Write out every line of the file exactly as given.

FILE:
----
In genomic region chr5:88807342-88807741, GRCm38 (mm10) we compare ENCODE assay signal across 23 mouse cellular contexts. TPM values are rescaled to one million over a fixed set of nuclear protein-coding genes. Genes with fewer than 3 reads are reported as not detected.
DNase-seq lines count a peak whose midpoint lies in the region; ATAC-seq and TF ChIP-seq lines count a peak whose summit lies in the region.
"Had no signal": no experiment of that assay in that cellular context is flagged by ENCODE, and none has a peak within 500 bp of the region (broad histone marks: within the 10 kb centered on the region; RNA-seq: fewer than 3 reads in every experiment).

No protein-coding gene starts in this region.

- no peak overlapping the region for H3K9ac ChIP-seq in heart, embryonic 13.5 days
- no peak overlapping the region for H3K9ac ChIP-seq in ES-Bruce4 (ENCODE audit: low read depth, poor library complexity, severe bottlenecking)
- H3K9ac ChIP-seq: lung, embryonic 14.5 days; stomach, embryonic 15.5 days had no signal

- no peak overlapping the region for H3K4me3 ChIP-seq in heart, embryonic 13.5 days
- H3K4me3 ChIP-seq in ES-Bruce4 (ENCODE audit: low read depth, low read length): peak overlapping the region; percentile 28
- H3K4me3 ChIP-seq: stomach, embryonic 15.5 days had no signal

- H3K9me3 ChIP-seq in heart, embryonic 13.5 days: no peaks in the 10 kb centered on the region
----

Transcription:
In genomic region chr5:88807342-88807741, GRCm38 (mm10) we compare ENCODE assay signal across 23 mouse cellular contexts. TPM values are rescaled to one million over a fixed set of nuclear protein-coding genes. Genes with fewer than 3 reads are reported as not detected.
DNase-seq lines count a peak whose midpoint lies in the region; ATAC-seq and TF ChIP-seq lines count a peak whose summit lies in the region.
"Had no signal": no experiment of that assay in that cellular context is flagged by ENCODE, and none has a peak within 500 bp of the region (broad histone marks: within the 10 kb centered on the region; RNA-seq: fewer than 3 reads in every experiment).

No protein-coding gene starts in this region.

- no peak overlapping the region for H3K9ac ChIP-seq in heart, embryonic 13.5 days
- no peak overlapping the region for H3K9ac ChIP-seq in ES-Bruce4 (ENCODE audit: low read depth, poor library complexity, severe bottlenecking)
- H3K9ac ChIP-seq: lung, embryonic 14.5 days; stomach, embryonic 15.5 days had no signal

- no peak overlapping the region for H3K4me3 ChIP-seq in heart, embryonic 13.5 days
- H3K4me3 ChIP-seq in ES-Bruce4 (ENCODE audit: low read depth, low read length): peak overlapping the region; percentile 28
- H3K4me3 ChIP-seq: stomach, embryonic 15.5 days had no signal

- H3K9me3 ChIP-seq in heart, embryonic 13.5 days: no peaks in the 10 kb centered on the region